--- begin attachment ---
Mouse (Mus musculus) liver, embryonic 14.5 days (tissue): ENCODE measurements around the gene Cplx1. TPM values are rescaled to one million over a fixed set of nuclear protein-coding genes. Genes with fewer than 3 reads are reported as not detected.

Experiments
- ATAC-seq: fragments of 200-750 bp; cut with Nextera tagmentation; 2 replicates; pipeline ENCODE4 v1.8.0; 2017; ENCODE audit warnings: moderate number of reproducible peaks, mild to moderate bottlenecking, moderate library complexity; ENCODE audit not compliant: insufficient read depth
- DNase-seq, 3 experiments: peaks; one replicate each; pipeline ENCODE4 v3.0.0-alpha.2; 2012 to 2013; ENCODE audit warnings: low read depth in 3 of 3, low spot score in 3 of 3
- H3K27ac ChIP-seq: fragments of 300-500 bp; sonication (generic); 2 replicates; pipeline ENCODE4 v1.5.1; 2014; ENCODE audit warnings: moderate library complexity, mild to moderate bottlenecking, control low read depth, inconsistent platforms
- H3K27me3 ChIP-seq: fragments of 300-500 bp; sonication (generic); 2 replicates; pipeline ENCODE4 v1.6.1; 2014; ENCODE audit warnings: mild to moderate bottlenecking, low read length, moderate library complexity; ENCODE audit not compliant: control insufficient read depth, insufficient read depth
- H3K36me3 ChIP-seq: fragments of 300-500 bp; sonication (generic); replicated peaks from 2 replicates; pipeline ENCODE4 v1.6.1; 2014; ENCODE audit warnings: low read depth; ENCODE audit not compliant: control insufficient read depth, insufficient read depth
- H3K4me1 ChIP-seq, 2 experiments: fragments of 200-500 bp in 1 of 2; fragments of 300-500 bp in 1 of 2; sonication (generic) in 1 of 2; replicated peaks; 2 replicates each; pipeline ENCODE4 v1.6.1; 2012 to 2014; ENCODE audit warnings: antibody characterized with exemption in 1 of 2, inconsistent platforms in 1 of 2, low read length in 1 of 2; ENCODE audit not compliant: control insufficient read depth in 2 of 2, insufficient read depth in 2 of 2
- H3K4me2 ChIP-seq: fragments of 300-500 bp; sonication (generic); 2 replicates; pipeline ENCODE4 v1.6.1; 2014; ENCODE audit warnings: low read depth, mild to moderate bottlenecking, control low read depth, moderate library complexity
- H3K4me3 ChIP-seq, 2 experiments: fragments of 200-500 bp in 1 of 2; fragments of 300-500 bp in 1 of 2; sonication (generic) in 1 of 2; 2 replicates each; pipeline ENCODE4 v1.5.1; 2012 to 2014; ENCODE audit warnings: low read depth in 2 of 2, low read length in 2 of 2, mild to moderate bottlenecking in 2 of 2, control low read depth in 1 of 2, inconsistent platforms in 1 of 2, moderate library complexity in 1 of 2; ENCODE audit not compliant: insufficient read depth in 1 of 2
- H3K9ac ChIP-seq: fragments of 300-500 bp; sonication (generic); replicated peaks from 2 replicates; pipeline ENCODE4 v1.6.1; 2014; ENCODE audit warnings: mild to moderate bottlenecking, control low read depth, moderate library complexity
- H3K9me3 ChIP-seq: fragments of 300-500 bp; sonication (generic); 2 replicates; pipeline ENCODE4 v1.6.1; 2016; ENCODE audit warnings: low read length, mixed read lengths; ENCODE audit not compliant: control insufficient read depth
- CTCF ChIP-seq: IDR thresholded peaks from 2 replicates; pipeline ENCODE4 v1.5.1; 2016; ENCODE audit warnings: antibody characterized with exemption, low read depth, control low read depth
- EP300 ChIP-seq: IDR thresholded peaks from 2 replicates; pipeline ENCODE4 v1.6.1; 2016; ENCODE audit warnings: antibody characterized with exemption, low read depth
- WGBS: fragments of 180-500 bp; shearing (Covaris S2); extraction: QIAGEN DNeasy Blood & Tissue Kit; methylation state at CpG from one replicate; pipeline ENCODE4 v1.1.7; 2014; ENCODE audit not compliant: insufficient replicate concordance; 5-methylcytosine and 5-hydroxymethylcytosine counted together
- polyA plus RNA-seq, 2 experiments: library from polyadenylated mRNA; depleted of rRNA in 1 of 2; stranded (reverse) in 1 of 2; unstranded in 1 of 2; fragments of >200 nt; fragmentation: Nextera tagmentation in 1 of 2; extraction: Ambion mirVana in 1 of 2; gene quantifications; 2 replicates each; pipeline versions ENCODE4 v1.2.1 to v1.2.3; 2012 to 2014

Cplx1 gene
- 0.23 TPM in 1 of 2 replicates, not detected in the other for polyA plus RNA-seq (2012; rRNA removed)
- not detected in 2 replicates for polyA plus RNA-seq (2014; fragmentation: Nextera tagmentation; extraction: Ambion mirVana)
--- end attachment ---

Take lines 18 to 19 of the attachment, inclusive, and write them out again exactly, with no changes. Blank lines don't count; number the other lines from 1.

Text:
- 0.23 TPM in 1 of 2 replicates, not detected in the other for polyA plus RNA-seq (2012; rRNA removed)
- not detected in 2 replicates for polyA plus RNA-seq (2014; fragmentation: Nextera tagmentation; extraction: Ambion mirVana)